If you needed further evidence about the fallacy of Asia’s economy “decoupling” from that of the developed world, then this month’s Asia and Pacific Regional Economic Outlook would be a good place to look.
The findings in this new report, just released in the Malaysian capital, Kuala Lumpur, illustrate how Asia’s economic fate remains heavily dependent on events far beyond its immediate borders.
Consider two possible future scenarios to illustrate this ongoing interconnectedness: if global prospects continue to brighten following recent, concerted policy actions in the euro area and, if there are further indications of recovery in the United States, this will all augur well for trade-dependent Asia. Against this backdrop, the region could enjoy a boost in demand, fresh capital inflows and even a revival of overheating pressures.
But, were the financial turmoil in the euro area to escalate and spread globally, this would likely result in a sharp fall in demand for Asia’s exports by advanced economies and a possible retrenchment of credit by stressed foreign banks, all of which would be a severe blow to Asia.
Or consider the impact on the region of a geopolitical crisis which pushes energy prices sharply higher. This would create difficult trade-offs between inflationary pressures and budgetary risks from energy and food subsidies.
Consequently, the policies of Asia’s decision makers will likely be largely determined by the direction of global developments. Under the more positive scenario of ongoing improved global economic and financial conditions, and any subsequent rising threat of inflation, the region’s leaders will need to consider renewed tightening and continued normalization of monetary policy in pursuit of sustainable, noninflationary growth.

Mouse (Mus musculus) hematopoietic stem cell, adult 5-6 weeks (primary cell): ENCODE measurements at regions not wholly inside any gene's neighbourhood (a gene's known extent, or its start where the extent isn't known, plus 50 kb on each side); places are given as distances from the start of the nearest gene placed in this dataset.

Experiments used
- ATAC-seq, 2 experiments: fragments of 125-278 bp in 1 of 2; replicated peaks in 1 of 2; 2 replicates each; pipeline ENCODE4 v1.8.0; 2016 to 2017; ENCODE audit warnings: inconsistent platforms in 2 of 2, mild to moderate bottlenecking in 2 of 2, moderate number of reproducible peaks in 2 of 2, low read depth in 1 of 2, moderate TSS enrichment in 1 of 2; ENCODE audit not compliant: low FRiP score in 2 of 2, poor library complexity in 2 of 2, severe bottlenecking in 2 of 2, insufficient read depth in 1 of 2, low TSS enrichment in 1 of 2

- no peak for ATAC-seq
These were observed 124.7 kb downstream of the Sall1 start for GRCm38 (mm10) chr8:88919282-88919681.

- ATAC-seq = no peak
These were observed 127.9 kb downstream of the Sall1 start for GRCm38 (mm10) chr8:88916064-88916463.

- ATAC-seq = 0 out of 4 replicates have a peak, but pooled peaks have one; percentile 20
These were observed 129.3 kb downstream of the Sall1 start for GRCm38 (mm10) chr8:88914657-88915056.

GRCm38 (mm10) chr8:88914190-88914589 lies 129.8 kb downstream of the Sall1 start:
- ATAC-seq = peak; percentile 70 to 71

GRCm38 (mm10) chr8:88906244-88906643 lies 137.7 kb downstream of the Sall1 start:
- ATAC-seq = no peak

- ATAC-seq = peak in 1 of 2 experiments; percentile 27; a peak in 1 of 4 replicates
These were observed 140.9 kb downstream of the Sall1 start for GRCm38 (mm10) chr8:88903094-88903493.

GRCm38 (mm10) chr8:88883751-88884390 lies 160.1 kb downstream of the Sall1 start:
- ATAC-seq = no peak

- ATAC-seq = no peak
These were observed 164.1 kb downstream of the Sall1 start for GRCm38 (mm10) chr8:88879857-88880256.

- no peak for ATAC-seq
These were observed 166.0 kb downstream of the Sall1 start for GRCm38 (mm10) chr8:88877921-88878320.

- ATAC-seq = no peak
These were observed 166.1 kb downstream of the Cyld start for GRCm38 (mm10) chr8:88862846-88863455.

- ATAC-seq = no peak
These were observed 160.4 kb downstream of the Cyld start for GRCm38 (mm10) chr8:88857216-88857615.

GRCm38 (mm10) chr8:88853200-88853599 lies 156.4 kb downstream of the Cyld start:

The fact is, the global outlook underpins any turnaround in Asia and at this point, it could go either way: too early to declare victory over the forces of financial volatility and contagion. The art then is being prepared for either eventuality and policymakers should be ready to shift gears if, and when, circumstances warrant.
If the first months of 2012 are anything to go by, then the outlook is favorable. Capital inflows into emerging Asia rebounded, stock markets recovered and most local currencies appreciated against the U.S. dollar. Inflation continued to fall, propelled mainly by the normalization of energy and food prices. But, a note of caution here, inflation expectations have increased in many countries, while macroeconomic policies remain generally accommodative in the region.
Differing by country
Beyond the immediate fight against inflationary pressures, over the medium-term many countries in Asia need to continue their pursuit of sustainable growth. How this is to be achieved will differ from country to country.
China, for example, needs to continue rebalancing away from investment-led toward consumption-led growth. During the recent IMF-World Bank Spring Meetings, the Vice-Governor of the People’s Bank of China, Yi Gang noted that you only had to stroll through the shopping malls of the country to see consumption in action. Such continued rebalancing would be good for China and good for the world.
In the case of India, the country would benefit from improvements in the investment climate and raising its trade integration, whereas for ASEAN economies, public investment in infrastructure—within the framework of medium-term goals—would help attract private investment and promote more broad-based growth.
The task for low-income countries in Asia is to attract foreign direct investment (including from other Asian economies), and so help these countries become part of the Asian miracle.
So yes, Asia’s economic fate remains heavily dependent on events outside its borders. But another argument for rebalancing (were one needed) is that it would make the region less vulnerable to external shocks. But regardless of this interdependence, Asia continues to have plenty of space and the power to determine the shape of its economies.